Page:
Here at LSOZI, we are going to take off every Wednesday for a look at the old steam/diesel navies of the 1859-1946 time period and will profile a different ship each week. These ships have a life, a tale all of their own, which sometimes takes them to the strangest places. – Christopher Eger
Warship Wednesday Feb 11, 2015: Of Cyclops and Covered Wagons
Here we see the U.S. Navy’s first aircraft carrier in 1924 with a dozen early biplanes on her deck, the one that started the whole shebang of sea going Naval Aviation in the Western Hemisphere: the converted Proteus-class collier USS Langley (CV-1) nee USS Jupiter (AC-3).
One cold harsh realization that the original Global Force for Good,–Teddy Roosevelt’s 1908 Great White Fleet– came to know during its round-the-world sortie, was that a large force of battleships and cruisers needed huge, dedicated coal-carriers to keep the fleet moving. You see those water tube boilers of the day had to have a steady stream of the black stuff to make steam or the whole thing was dead in the water.
That’s when the Navy decided to ask for a quartet of new, purpose-built, colliers. Operated by the Naval Auxiliary Service, the forerunner of the MSC of today, these would be unarmed, civilian-crewed ships, owned by the government and under Navy orders.
Like class leader USS Proteus, laid down in 1911 at Newport News, the four colliers would have names drawn from Greek mythology. Sisterships, Cyclops, Nereus, and Jupiter were likewise named and ordered at the same time. Nereus would be constructed at Newport News alongside Proteus while Cyclops was built at Cramp in Pennsylvania. Jupiter, our subject was laid down 18 October 1911 at the Mare Island Naval Shipyard in Vallejo, California.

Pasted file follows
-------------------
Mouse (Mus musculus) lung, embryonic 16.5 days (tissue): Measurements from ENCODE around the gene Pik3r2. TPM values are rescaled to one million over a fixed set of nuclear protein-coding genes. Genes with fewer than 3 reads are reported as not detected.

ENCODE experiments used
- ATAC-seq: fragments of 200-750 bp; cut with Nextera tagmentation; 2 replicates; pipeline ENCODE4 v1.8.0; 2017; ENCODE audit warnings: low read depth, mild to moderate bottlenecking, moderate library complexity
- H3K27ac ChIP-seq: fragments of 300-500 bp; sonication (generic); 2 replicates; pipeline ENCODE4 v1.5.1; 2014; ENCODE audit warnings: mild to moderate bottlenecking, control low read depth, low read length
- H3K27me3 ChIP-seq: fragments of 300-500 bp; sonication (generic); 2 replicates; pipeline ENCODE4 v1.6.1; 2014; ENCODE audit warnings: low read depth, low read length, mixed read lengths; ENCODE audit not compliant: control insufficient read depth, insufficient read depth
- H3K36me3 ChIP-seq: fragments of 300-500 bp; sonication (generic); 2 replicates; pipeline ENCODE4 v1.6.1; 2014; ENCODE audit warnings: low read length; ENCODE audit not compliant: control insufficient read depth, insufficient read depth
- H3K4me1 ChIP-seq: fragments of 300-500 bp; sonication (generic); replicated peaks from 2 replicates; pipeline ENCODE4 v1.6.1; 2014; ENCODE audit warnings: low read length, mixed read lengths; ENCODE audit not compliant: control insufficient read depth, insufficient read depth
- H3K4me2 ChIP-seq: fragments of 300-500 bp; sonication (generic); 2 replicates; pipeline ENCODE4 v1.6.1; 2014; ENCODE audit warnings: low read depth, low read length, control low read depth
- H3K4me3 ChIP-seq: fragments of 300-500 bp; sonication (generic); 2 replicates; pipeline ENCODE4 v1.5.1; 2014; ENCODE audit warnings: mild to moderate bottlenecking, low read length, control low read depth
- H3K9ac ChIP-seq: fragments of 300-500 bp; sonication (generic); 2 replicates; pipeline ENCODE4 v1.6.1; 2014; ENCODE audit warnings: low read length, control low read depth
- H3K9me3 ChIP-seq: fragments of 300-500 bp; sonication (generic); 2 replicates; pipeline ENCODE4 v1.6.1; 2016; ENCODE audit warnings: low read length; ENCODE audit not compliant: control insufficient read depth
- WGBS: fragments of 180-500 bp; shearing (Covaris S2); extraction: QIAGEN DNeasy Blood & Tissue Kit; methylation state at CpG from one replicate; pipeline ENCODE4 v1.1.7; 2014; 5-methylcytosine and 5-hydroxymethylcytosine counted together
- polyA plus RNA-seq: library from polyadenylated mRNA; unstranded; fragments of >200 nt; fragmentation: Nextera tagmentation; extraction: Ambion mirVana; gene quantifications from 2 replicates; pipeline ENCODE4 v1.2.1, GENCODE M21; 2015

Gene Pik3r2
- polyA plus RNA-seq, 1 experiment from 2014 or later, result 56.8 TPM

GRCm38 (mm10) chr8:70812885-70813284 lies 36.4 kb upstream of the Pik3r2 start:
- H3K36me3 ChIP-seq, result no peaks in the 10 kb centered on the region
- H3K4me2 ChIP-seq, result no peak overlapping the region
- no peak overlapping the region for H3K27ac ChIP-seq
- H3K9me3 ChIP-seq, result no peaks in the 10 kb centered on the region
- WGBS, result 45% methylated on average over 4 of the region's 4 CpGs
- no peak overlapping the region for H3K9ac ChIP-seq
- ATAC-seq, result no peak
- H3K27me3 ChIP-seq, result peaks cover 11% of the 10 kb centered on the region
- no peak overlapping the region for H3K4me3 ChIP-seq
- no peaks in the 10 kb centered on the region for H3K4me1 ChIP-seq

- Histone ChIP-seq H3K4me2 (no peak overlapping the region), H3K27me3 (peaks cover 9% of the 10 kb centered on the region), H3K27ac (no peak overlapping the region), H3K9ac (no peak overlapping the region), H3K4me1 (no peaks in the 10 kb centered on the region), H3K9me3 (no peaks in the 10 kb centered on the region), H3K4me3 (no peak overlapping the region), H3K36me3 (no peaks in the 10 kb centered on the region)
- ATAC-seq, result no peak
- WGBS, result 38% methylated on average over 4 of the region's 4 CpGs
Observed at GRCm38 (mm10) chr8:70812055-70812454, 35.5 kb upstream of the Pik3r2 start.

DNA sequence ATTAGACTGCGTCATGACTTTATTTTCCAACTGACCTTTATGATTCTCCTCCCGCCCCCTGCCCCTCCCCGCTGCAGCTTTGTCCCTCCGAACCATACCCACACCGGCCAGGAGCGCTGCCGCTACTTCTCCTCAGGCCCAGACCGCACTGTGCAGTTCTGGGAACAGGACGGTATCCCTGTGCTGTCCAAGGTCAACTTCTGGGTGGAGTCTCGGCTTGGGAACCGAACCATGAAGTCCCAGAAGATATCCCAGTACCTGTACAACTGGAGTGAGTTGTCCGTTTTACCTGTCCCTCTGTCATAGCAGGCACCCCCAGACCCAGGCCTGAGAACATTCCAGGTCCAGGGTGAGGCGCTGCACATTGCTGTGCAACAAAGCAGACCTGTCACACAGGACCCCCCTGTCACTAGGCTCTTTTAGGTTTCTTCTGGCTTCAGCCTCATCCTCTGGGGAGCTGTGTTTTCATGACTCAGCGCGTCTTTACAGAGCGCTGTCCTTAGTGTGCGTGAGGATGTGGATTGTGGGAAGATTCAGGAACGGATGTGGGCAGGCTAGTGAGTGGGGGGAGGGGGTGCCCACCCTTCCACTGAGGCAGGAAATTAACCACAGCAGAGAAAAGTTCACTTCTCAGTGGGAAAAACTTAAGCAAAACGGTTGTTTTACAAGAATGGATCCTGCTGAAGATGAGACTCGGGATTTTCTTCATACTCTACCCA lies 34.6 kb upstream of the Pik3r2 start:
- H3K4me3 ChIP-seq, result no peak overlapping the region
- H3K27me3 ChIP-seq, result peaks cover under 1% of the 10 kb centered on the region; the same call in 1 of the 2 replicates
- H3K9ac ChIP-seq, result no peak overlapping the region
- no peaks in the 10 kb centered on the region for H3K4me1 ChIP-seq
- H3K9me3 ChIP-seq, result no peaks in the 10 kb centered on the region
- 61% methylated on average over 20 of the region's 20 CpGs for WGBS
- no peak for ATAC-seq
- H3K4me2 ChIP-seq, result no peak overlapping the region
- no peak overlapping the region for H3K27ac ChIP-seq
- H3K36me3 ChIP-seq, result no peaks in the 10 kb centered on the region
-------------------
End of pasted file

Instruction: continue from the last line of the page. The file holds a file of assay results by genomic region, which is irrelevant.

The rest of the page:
These 522-foot long ships, built at a bargain price of $1 million a pop, could 11,800 tons of coal and 1,125 ton of oil in six holds. They were made distinctive by their seven tall A-frame towers, standing five stories above deck (remember this later) that allowed coal or oil to be moved via a complicated series of 24 winches and 12 cable-ways to vessels along either side. In tests with the battleship Wyoming, it was found that one of these colliers could transfer 217 tons per hour if needed, which was pretty efficient.
They could also carry 8,000 tons of dry cargo in lieu of coal and small amounts of men from place to place. As such, they proved handy as sort of a low-budget federal shipping service for the government.
Jupiter was commissioned on 7 April 1913 and, like her three sisters, proved yeoman service to the fleet both in the days leading up to WWI and in the war itself. By 1916, the Navy had directed that these ships be crewed by actual naval personnel, and they picked up a quartet of 4-inch popguns for self-defense. Jupiter did her duty when the Great War came and coaled the U.S. Atlantic Fleet on both sides of the pond, seeing service in dangerous U-boat infested waters without a hitch.